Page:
Low-wage workers in St. Louis will not be getting the raise they expected on Thursday.
Judge Steven Ohmer ruled Wednesday afternoon that a law boosting the city’s minimum wage to $11 an hour by 2018 violated Missouri’s Constitution because it conflicted directly with state law. The first increase, to $8.25 an hour, was to take effect at midnight Wednesday.
“Municipal ordinances are presumed valid, and will be construed in light of the presumption of validity,” Ohmer wrote in his opinion. “If, however, an ordinance conflicts with the general laws of the state, the ordinance is void and unenforceable. Ordinance 70078 conflicts with state law because it prohibits activities that are permitted by Sections 290.500 to 290.530 (the state’s minimum wage law).”
Ohmer heard oral arguments Oct. 6. He had declined to issue a temporary restraining order, saying he would issue a final decision before the increase took effect. He kept his promise, with about seven hours to spare.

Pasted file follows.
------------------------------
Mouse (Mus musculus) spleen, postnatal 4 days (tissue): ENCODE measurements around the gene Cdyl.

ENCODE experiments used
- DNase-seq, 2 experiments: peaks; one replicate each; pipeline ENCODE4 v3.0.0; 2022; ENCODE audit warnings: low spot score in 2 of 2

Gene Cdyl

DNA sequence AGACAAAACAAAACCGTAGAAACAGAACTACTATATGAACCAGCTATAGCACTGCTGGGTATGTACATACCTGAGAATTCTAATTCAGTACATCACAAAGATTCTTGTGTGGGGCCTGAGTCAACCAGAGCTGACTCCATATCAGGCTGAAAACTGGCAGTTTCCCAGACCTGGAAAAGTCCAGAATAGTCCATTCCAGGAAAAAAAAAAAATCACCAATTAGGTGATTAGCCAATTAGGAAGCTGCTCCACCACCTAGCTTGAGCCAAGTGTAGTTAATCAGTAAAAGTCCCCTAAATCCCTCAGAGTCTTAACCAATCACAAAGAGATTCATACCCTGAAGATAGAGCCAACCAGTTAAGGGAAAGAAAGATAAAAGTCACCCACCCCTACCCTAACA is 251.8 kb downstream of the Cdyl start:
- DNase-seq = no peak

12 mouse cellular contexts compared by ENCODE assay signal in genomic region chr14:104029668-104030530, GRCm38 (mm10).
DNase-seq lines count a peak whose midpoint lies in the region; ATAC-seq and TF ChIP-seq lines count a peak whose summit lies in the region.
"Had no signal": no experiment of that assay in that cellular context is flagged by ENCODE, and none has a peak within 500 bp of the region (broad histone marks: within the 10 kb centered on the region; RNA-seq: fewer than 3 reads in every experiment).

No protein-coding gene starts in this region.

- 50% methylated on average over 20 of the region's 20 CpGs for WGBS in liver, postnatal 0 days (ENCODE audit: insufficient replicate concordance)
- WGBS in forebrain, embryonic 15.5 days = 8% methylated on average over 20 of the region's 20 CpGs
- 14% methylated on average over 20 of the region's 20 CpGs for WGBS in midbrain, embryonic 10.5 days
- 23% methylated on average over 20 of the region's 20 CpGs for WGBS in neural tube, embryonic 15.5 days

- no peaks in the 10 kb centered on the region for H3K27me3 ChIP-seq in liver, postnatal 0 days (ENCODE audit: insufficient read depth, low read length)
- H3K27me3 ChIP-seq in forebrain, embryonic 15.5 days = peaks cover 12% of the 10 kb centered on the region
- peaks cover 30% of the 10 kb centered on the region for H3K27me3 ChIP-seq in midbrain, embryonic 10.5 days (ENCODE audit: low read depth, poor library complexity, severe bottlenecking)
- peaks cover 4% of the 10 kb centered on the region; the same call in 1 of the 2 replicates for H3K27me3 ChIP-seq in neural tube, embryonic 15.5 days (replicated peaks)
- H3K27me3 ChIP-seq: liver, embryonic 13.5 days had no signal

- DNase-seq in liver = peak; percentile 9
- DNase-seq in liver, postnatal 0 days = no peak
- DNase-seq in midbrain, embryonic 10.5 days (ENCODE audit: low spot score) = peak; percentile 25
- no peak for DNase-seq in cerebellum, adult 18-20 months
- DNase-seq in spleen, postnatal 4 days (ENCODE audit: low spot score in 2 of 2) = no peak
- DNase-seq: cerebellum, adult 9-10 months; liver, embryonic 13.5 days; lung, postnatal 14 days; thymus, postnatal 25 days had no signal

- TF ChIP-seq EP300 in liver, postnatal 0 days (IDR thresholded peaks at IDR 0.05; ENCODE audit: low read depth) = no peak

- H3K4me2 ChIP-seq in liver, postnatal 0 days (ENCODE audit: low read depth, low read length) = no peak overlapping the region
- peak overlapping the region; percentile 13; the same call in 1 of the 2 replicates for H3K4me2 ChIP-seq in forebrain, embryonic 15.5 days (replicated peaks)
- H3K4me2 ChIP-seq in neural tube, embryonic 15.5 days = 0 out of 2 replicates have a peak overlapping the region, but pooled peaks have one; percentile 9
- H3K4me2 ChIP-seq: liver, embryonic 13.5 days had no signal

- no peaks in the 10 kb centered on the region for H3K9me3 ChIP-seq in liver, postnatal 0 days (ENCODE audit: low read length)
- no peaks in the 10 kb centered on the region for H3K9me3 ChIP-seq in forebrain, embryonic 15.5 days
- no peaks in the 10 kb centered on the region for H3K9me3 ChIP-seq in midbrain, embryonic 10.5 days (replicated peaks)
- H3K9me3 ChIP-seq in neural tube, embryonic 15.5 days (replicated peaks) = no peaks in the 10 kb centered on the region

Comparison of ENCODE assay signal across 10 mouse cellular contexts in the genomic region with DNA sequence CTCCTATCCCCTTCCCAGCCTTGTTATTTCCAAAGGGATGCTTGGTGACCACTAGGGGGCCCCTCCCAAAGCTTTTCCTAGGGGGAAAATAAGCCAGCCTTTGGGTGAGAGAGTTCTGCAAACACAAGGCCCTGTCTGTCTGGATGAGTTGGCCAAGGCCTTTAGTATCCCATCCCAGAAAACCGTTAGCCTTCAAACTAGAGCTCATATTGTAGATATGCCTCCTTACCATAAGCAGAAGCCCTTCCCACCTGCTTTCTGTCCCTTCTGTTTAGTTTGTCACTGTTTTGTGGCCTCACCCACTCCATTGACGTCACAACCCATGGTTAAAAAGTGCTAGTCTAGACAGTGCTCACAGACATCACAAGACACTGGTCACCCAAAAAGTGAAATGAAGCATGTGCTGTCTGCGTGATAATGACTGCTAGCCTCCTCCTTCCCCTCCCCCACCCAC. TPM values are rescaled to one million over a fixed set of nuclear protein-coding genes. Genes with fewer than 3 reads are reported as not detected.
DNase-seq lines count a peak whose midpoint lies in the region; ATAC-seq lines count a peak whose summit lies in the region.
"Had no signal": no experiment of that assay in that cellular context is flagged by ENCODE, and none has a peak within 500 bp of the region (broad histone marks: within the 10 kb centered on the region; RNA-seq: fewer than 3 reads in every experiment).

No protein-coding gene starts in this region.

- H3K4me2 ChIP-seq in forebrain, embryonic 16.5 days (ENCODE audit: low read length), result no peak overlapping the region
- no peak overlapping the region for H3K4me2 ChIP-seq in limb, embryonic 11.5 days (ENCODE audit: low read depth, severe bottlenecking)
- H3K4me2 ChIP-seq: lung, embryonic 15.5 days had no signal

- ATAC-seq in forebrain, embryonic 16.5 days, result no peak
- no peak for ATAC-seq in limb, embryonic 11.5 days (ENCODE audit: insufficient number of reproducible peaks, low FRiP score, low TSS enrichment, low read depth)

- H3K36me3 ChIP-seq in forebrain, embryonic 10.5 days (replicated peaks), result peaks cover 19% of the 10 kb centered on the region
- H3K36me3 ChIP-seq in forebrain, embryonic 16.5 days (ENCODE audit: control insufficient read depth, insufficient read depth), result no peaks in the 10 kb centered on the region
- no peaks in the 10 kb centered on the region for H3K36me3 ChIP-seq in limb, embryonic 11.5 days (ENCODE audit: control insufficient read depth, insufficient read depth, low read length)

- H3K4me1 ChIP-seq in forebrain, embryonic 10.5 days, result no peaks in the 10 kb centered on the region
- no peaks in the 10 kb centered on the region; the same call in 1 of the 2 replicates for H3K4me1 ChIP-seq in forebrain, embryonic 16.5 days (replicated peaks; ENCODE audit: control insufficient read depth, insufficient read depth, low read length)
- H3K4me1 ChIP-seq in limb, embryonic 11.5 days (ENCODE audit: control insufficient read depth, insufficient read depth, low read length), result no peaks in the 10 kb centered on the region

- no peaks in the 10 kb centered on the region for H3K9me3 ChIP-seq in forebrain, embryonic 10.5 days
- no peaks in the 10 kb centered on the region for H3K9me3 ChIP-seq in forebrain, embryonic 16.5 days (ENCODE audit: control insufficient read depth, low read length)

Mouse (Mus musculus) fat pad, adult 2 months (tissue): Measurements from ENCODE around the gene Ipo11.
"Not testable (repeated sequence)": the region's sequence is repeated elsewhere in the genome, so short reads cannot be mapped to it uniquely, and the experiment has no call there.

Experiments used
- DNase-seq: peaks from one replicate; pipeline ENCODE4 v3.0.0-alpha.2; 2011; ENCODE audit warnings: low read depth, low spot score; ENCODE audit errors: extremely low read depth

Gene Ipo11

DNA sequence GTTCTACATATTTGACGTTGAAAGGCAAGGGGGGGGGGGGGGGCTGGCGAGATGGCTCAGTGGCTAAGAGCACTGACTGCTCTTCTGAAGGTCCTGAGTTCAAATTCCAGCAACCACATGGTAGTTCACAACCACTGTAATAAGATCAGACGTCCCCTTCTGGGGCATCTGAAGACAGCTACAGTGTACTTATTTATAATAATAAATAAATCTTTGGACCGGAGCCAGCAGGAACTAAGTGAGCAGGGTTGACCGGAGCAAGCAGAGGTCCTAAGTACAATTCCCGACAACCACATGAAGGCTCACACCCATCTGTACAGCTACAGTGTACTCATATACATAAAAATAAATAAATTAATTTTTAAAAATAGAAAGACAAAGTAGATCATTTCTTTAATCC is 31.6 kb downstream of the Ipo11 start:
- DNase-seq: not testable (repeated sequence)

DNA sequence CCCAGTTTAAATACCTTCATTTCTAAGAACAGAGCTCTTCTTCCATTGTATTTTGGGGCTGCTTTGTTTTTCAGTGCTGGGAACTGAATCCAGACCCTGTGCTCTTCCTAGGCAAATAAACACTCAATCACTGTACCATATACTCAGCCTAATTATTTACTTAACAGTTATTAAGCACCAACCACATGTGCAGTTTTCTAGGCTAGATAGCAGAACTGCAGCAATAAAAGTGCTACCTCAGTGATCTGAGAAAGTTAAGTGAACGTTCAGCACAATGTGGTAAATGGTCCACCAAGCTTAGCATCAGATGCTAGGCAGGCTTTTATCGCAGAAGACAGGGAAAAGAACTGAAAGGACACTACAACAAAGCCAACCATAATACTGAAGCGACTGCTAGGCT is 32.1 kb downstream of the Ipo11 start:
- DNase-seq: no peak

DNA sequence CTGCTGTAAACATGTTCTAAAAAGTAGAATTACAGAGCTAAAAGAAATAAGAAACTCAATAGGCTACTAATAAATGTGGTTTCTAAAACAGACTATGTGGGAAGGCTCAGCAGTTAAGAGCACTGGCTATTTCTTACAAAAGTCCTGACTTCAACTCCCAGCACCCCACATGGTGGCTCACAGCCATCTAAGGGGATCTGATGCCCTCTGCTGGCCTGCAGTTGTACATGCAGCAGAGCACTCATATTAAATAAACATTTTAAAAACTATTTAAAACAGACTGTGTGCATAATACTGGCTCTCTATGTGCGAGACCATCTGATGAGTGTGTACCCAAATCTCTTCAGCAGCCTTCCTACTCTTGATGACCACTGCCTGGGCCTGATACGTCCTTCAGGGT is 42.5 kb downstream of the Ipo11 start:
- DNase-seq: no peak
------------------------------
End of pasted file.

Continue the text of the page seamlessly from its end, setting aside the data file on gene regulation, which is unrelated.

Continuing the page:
Supporters of raising St. Louis’ minimum wage listen to testimony at St. Louis City Hall on June 16.
Ohmer’s ruling marked a victory for a group of business interests, including the National Federation of Independent Businesses and the Missouri Chamber of Commerce and Industry. They had argued that provisions in both state law and the Missouri Constitution restricted the city’s ability to increase the minimum wage on its own. The Missouri Bankers Association had successfully advanced similar arguments against a St. Louis County foreclosure mediation requirement in 2014 — Jane Dueker was the winning attorney in both cases.
Source: STL Public Radio